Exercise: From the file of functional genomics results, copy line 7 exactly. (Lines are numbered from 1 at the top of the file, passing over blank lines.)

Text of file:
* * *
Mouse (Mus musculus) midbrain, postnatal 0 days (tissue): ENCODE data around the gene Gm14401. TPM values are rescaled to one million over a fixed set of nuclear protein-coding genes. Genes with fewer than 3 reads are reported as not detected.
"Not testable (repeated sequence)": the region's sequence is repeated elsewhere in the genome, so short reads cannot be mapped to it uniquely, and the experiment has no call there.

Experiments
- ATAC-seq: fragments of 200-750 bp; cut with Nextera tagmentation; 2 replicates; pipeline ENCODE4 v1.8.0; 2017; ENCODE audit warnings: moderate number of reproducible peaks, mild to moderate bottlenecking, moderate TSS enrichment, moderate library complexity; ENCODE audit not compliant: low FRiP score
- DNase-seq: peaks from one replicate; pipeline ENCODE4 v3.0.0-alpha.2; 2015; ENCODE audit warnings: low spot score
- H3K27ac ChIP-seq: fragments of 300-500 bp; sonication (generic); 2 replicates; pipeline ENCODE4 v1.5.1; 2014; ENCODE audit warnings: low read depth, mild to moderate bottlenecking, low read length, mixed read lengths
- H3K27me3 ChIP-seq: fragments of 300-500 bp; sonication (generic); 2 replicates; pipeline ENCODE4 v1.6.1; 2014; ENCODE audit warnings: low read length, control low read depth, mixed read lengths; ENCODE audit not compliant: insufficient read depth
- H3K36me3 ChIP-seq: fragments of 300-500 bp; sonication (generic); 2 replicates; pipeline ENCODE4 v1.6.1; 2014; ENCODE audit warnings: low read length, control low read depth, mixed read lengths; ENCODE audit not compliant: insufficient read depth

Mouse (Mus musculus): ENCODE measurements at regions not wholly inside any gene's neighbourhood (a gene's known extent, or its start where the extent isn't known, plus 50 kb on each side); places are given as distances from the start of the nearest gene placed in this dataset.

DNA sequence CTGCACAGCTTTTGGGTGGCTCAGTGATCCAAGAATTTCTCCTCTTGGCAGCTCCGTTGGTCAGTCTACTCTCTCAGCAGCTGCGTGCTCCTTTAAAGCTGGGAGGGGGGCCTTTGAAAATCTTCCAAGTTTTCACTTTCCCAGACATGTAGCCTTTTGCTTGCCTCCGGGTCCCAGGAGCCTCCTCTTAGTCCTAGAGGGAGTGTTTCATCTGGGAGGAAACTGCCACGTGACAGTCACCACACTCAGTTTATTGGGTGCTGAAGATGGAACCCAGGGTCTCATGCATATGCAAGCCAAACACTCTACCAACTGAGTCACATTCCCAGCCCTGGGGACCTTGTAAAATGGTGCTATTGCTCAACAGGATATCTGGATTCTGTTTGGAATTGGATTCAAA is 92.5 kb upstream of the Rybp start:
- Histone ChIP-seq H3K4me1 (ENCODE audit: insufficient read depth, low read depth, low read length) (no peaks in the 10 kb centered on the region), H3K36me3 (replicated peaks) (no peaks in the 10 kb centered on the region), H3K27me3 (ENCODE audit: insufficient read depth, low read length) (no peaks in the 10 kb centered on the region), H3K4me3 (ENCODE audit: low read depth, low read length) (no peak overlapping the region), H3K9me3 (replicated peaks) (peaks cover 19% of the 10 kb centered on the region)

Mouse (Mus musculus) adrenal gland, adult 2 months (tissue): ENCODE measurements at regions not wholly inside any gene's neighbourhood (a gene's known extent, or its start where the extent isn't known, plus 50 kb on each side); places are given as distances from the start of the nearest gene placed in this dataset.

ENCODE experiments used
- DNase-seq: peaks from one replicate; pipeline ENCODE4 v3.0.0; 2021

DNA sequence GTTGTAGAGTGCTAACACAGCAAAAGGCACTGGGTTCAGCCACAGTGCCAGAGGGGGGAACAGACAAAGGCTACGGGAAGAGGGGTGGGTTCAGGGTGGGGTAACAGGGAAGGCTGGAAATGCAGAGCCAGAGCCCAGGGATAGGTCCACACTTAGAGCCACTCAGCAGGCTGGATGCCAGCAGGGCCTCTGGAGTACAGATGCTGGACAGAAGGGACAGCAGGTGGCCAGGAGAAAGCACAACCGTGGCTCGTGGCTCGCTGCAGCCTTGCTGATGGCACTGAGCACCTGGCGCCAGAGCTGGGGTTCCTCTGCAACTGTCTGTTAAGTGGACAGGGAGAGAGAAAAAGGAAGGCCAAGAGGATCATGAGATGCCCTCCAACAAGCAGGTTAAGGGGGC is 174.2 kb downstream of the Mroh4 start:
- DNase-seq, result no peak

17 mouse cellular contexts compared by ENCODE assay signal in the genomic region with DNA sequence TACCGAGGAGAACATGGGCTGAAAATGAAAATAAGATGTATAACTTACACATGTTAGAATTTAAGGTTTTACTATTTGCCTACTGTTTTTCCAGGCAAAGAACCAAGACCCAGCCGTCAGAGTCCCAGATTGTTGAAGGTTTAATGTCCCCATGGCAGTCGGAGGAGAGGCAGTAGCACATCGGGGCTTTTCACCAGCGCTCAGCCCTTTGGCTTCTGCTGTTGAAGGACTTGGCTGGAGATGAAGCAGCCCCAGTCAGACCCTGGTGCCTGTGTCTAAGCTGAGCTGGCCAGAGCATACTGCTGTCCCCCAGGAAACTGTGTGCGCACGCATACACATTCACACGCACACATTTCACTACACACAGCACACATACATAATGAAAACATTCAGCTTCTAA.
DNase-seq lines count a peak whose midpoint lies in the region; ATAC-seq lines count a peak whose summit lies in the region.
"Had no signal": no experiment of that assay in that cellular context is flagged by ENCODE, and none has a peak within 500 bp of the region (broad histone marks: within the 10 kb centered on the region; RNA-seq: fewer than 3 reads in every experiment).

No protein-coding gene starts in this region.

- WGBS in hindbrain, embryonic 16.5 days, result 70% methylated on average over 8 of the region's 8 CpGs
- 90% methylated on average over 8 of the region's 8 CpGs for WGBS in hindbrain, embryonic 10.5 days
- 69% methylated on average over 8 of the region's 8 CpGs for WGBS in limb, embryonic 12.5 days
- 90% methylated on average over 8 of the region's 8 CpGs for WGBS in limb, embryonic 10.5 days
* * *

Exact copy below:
- H3K27me3 ChIP-seq: fragments of 300-500 bp; sonication (generic); 2 replicates; pipeline ENCODE4 v1.6.1; 2014; ENCODE audit warnings: low read length, control low read depth, mixed read lengths; ENCODE audit not compliant: insufficient read depth